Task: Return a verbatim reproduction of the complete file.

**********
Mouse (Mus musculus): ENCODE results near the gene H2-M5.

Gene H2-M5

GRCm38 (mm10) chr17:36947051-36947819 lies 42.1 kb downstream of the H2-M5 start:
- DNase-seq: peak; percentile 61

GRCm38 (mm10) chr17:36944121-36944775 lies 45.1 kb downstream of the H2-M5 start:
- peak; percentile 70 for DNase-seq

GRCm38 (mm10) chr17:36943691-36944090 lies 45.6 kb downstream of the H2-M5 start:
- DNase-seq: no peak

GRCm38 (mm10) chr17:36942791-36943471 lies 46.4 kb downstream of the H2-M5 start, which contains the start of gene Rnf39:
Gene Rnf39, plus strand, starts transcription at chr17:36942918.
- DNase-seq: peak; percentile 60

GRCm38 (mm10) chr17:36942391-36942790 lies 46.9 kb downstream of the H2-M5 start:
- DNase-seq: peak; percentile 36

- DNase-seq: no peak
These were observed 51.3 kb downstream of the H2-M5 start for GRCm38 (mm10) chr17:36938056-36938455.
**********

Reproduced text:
Mouse (Mus musculus): ENCODE results near the gene H2-M5.

Gene H2-M5

GRCm38 (mm10) chr17:36947051-36947819 lies 42.1 kb downstream of the H2-M5 start:
- DNase-seq: peak; percentile 61

GRCm38 (mm10) chr17:36944121-36944775 lies 45.1 kb downstream of the H2-M5 start:
- peak; percentile 70 for DNase-seq

GRCm38 (mm10) chr17:36943691-36944090 lies 45.6 kb downstream of the H2-M5 start:
- DNase-seq: no peak

GRCm38 (mm10) chr17:36942791-36943471 lies 46.4 kb downstream of the H2-M5 start, which contains the start of gene Rnf39:
Gene Rnf39, plus strand, starts transcription at chr17:36942918.
- DNase-seq: peak; percentile 60

GRCm38 (mm10) chr17:36942391-36942790 lies 46.9 kb downstream of the H2-M5 start:
- DNase-seq: peak; percentile 36

- DNase-seq: no peak
These were observed 51.3 kb downstream of the H2-M5 start for GRCm38 (mm10) chr17:36938056-36938455.